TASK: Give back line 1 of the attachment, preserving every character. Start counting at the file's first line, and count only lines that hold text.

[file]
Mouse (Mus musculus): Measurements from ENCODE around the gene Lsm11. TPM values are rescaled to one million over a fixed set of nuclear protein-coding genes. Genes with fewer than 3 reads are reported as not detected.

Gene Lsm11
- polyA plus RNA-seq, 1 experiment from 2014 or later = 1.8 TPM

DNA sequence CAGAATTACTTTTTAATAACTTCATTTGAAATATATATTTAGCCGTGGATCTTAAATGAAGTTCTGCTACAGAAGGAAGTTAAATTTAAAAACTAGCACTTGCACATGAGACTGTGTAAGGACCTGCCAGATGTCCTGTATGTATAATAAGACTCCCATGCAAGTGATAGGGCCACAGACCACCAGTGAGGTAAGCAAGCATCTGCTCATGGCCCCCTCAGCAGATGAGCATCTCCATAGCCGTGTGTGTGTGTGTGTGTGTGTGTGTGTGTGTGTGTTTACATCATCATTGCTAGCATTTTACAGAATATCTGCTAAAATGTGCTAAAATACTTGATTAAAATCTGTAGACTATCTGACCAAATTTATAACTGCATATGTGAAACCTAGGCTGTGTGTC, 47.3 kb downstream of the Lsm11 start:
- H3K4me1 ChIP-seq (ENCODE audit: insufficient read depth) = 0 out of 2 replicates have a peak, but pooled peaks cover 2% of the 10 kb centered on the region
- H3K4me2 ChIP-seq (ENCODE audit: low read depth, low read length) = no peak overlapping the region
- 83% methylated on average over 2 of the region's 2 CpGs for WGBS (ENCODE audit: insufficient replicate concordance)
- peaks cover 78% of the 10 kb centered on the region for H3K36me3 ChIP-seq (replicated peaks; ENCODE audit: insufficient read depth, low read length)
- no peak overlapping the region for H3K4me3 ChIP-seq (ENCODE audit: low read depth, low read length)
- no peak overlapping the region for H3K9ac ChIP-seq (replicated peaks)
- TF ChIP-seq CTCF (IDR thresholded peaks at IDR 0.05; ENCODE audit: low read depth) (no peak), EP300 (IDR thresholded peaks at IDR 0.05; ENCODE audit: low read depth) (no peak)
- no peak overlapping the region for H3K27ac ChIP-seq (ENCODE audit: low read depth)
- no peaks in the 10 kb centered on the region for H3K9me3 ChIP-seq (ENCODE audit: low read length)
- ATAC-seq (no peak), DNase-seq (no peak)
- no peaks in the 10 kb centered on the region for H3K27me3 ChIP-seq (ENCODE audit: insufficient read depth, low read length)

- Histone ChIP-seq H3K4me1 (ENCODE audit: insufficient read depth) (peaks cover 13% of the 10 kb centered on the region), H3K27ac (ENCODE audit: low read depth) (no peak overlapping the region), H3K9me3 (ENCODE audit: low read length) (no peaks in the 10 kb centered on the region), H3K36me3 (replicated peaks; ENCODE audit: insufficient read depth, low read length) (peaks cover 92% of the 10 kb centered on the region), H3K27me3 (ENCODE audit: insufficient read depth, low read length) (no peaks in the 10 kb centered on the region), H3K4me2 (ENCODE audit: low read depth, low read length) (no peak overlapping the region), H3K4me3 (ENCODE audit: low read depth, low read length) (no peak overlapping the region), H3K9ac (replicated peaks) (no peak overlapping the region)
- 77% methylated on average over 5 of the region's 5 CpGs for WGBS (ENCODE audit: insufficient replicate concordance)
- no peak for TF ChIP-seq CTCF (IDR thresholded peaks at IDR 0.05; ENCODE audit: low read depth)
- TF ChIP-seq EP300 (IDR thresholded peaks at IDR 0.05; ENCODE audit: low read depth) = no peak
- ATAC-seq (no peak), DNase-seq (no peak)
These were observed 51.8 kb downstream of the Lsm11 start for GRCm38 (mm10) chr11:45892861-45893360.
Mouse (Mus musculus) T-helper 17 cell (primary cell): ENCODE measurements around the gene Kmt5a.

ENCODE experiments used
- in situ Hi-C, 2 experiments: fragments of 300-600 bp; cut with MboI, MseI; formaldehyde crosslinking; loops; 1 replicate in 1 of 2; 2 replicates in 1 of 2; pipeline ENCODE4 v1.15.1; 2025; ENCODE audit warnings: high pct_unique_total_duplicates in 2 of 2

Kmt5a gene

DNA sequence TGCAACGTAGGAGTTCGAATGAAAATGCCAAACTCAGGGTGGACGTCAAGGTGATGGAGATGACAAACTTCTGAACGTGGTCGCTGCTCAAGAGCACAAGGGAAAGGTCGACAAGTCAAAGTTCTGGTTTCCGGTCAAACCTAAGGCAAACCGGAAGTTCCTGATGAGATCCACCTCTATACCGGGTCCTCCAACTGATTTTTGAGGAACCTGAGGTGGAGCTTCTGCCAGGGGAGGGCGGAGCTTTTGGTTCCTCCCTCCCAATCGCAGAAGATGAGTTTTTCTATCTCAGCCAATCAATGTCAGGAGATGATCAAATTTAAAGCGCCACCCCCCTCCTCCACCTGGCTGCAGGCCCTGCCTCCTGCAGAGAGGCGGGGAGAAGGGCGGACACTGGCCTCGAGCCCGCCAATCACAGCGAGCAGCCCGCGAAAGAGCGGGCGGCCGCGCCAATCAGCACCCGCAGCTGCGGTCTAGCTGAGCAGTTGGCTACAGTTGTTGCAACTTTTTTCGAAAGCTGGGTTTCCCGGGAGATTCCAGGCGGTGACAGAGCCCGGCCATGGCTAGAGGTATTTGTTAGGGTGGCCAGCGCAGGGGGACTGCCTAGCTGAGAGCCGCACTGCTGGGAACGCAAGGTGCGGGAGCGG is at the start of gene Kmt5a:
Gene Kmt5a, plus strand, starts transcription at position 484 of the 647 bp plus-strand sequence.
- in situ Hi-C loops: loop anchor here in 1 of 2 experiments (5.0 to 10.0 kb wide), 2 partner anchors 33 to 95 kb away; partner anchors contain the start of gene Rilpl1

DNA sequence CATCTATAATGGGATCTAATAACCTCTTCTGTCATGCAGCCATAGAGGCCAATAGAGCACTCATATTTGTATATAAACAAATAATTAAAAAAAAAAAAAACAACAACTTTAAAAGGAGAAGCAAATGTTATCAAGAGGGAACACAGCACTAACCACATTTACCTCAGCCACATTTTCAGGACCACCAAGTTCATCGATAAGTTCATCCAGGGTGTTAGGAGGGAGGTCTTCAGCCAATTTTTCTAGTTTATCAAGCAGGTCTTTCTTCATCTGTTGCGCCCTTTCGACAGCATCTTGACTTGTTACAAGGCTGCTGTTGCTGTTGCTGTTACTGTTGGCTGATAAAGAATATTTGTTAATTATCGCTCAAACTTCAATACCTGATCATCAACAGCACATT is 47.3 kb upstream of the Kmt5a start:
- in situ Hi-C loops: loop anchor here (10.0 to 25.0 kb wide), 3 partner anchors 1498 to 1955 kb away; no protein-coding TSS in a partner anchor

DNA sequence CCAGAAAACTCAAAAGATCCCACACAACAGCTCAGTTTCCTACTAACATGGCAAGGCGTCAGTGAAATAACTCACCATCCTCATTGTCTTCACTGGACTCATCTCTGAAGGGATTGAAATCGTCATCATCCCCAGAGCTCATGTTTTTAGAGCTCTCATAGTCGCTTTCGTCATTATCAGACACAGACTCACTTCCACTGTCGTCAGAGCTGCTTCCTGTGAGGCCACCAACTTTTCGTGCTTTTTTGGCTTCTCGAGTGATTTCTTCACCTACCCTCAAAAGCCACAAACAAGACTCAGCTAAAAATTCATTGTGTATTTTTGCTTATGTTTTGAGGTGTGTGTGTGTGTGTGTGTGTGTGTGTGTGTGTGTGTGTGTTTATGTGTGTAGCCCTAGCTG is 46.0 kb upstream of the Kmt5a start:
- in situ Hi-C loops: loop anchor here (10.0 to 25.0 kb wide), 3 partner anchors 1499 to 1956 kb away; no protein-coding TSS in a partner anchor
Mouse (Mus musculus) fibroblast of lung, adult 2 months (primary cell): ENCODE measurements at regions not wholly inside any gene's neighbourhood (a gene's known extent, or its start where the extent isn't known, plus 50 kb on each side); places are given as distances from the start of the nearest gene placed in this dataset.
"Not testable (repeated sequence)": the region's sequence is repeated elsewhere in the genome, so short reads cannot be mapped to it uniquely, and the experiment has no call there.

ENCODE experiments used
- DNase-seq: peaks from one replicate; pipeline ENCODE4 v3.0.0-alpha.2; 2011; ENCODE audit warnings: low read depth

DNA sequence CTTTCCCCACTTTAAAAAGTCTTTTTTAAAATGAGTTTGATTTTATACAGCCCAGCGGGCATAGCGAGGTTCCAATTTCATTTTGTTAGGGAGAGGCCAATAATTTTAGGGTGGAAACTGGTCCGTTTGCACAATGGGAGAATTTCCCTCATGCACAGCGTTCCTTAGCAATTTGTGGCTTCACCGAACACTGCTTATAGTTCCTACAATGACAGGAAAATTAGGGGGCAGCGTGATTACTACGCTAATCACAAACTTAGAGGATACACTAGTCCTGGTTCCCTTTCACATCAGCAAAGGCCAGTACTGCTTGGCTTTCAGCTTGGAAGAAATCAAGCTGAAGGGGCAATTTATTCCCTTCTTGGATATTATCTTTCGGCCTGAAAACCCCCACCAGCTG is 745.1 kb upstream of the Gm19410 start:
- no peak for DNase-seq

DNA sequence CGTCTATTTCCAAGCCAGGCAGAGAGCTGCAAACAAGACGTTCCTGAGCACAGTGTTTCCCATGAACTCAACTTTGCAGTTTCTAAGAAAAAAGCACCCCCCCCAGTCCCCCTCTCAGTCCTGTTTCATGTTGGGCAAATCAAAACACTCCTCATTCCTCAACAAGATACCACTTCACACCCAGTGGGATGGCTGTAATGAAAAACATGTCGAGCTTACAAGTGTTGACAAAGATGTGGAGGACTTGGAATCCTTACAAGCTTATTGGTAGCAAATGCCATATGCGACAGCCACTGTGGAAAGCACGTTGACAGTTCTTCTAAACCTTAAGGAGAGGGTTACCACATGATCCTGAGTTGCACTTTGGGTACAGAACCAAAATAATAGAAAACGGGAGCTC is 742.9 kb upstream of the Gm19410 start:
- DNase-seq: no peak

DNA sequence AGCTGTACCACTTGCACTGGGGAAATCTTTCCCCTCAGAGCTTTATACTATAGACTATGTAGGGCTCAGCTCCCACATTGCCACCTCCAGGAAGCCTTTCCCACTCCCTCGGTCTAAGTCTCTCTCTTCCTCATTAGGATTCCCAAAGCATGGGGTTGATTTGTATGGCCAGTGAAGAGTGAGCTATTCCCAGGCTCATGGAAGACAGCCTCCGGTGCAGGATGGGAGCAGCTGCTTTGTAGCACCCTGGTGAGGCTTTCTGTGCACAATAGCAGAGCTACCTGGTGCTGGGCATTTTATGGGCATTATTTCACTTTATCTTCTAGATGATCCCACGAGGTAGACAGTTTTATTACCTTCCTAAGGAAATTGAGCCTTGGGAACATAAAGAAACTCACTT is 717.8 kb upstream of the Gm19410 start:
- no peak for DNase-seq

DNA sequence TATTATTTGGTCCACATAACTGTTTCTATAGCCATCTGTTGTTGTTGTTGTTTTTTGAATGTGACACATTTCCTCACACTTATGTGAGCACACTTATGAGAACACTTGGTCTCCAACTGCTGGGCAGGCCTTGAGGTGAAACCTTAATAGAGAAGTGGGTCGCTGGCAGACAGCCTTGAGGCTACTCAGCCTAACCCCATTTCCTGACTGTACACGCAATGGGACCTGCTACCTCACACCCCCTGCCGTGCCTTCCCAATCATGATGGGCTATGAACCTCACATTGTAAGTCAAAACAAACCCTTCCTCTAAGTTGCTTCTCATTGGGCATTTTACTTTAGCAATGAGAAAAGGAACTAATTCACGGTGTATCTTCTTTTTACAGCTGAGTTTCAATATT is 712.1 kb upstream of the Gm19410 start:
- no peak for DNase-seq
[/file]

Mouse (Mus musculus): Measurements from ENCODE around the gene Lsm11. TPM values are rescaled to one million over a fixed set of nuclear protein-coding genes. Genes with fewer than 3 reads are reported as not detected.